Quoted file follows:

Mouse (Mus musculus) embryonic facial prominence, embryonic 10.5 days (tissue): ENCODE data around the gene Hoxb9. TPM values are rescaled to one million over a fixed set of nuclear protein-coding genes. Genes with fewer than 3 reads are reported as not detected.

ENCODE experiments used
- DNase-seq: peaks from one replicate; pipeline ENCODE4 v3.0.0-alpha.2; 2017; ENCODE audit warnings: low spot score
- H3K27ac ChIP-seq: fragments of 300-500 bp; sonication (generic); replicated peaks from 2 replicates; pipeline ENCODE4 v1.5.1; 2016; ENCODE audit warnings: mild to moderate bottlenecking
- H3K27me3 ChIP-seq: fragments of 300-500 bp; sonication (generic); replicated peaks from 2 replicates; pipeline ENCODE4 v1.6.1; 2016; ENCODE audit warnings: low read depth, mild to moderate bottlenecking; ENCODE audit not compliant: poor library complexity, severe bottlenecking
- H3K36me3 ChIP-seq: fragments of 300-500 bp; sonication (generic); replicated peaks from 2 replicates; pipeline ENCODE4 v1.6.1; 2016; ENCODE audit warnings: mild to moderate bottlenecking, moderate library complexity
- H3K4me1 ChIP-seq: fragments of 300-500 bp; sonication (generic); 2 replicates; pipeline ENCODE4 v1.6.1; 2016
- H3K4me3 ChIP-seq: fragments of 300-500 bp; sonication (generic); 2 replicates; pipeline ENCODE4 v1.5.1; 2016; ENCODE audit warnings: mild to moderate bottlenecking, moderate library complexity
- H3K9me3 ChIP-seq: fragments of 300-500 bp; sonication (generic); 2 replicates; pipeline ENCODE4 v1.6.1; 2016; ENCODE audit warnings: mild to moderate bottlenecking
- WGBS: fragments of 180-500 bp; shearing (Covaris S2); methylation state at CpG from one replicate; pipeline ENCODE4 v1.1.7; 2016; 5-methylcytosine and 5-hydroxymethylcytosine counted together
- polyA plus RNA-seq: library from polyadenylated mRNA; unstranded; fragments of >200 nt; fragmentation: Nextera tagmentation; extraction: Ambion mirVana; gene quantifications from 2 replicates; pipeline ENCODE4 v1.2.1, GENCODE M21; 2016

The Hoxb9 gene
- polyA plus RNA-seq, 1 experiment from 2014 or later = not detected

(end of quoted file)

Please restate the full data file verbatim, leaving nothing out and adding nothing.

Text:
Mouse (Mus musculus) embryonic facial prominence, embryonic 10.5 days (tissue): ENCODE data around the gene Hoxb9. TPM values are rescaled to one million over a fixed set of nuclear protein-coding genes. Genes with fewer than 3 reads are reported as not detected.

ENCODE experiments used
- DNase-seq: peaks from one replicate; pipeline ENCODE4 v3.0.0-alpha.2; 2017; ENCODE audit warnings: low spot score
- H3K27ac ChIP-seq: fragments of 300-500 bp; sonication (generic); replicated peaks from 2 replicates; pipeline ENCODE4 v1.5.1; 2016; ENCODE audit warnings: mild to moderate bottlenecking
- H3K27me3 ChIP-seq: fragments of 300-500 bp; sonication (generic); replicated peaks from 2 replicates; pipeline ENCODE4 v1.6.1; 2016; ENCODE audit warnings: low read depth, mild to moderate bottlenecking; ENCODE audit not compliant: poor library complexity, severe bottlenecking
- H3K36me3 ChIP-seq: fragments of 300-500 bp; sonication (generic); replicated peaks from 2 replicates; pipeline ENCODE4 v1.6.1; 2016; ENCODE audit warnings: mild to moderate bottlenecking, moderate library complexity
- H3K4me1 ChIP-seq: fragments of 300-500 bp; sonication (generic); 2 replicates; pipeline ENCODE4 v1.6.1; 2016
- H3K4me3 ChIP-seq: fragments of 300-500 bp; sonication (generic); 2 replicates; pipeline ENCODE4 v1.5.1; 2016; ENCODE audit warnings: mild to moderate bottlenecking, moderate library complexity
- H3K9me3 ChIP-seq: fragments of 300-500 bp; sonication (generic); 2 replicates; pipeline ENCODE4 v1.6.1; 2016; ENCODE audit warnings: mild to moderate bottlenecking
- WGBS: fragments of 180-500 bp; shearing (Covaris S2); methylation state at CpG from one replicate; pipeline ENCODE4 v1.1.7; 2016; 5-methylcytosine and 5-hydroxymethylcytosine counted together
- polyA plus RNA-seq: library from polyadenylated mRNA; unstranded; fragments of >200 nt; fragmentation: Nextera tagmentation; extraction: Ambion mirVana; gene quantifications from 2 replicates; pipeline ENCODE4 v1.2.1, GENCODE M21; 2016

The Hoxb9 gene
- polyA plus RNA-seq, 1 experiment from 2014 or later = not detected